That's what makes us grow as an offense. I always think that we give the foundation to them, and then they own the foundation after that, and that offense becomes them. They're the ones that are out there playing, so you want them to always feel like they're playing football. We're not handcuffing them or keeping them just to specific rules. That's when you can really see an offense start blossoming.

Defensive coordinator Joe Barry

On Kenny Clark's strong play:

it's just really impressive to see because you know exactly what you're going to get every single day. Kenny's gotten to a pretty decent level as far as where he's at in the food chain as NFL players. I've witnessed guys when they get to that point, they kind of relax sometimes. They say, you know, hey, I'm at the top. That's the thing with Kenny Clark, it doesn't matter. He works. He works at his craft. He works at his pad level. He works at his hand placement. He studies film. Of course he's incredibly gifted, God-given talent, but what makes him special is his work ethic.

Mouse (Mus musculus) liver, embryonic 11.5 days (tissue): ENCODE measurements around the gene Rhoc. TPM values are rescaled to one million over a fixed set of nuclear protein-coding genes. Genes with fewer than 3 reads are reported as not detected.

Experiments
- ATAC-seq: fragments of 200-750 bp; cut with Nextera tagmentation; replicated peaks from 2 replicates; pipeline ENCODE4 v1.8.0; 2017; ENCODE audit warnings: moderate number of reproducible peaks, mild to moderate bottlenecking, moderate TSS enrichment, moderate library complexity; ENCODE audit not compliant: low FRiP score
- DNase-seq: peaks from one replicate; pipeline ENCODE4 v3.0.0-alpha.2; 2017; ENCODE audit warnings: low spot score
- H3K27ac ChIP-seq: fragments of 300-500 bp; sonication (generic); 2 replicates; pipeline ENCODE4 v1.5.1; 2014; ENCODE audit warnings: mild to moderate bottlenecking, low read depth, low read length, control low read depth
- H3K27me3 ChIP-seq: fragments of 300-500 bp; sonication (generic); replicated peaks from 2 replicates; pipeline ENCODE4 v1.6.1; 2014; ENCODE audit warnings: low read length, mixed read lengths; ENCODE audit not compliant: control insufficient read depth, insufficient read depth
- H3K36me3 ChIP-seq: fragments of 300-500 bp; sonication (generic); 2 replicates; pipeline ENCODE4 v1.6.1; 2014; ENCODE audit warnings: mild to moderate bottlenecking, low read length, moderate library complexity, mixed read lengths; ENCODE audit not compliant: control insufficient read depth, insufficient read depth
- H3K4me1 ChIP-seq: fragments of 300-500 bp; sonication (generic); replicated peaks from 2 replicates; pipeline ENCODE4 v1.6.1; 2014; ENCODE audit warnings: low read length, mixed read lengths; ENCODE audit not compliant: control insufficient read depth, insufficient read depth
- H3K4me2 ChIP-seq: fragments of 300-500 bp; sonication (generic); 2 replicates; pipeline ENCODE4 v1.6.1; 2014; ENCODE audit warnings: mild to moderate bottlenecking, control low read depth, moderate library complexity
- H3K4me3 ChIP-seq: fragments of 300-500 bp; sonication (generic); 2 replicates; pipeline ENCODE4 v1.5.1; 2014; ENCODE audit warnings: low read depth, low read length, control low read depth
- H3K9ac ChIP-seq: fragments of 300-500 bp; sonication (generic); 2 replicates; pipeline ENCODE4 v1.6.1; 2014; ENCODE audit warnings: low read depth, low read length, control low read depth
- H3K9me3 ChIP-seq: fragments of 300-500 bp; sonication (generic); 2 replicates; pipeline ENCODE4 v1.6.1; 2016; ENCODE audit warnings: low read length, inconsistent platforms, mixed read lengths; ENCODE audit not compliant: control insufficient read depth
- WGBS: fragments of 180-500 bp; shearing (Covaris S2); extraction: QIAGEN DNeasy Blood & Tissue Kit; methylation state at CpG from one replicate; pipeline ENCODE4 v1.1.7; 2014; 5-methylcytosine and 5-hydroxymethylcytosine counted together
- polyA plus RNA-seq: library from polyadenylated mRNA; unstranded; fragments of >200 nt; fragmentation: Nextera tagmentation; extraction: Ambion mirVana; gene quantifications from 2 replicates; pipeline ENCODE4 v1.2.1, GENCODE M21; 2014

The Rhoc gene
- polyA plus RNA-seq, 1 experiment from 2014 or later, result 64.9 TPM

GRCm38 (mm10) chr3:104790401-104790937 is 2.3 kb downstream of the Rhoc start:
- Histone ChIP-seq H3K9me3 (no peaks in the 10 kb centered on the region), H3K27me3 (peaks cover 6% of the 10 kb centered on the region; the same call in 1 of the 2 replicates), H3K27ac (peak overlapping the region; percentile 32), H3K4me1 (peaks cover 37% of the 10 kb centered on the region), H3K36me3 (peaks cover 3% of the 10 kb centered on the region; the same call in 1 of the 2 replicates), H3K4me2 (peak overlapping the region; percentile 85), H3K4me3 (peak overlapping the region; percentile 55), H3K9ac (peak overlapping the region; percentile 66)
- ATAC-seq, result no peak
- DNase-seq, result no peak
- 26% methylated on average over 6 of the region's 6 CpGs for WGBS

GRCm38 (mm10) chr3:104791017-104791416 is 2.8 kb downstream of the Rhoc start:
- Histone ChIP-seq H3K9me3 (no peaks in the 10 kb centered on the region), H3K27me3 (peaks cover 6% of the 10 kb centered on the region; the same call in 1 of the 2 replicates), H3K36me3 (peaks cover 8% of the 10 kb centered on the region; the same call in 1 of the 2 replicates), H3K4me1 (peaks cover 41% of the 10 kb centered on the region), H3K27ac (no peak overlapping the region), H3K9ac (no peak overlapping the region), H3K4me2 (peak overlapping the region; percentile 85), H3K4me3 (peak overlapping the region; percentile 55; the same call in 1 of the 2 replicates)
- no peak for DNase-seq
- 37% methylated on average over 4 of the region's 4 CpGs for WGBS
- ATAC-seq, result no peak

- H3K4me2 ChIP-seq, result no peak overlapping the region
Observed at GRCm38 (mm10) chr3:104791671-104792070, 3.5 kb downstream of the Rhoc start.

On backups stepping up:

We use the term, we have starters, and we have starters-in-waiting. I think everyone's kind of embraced that, and the coaches especially in the way they approach everything and the way they train their room. Because in this league, injuries are unfortunately part of our business.

Special teams coordinator Maurice Drayton

On the ups and downs with kickoff coverage: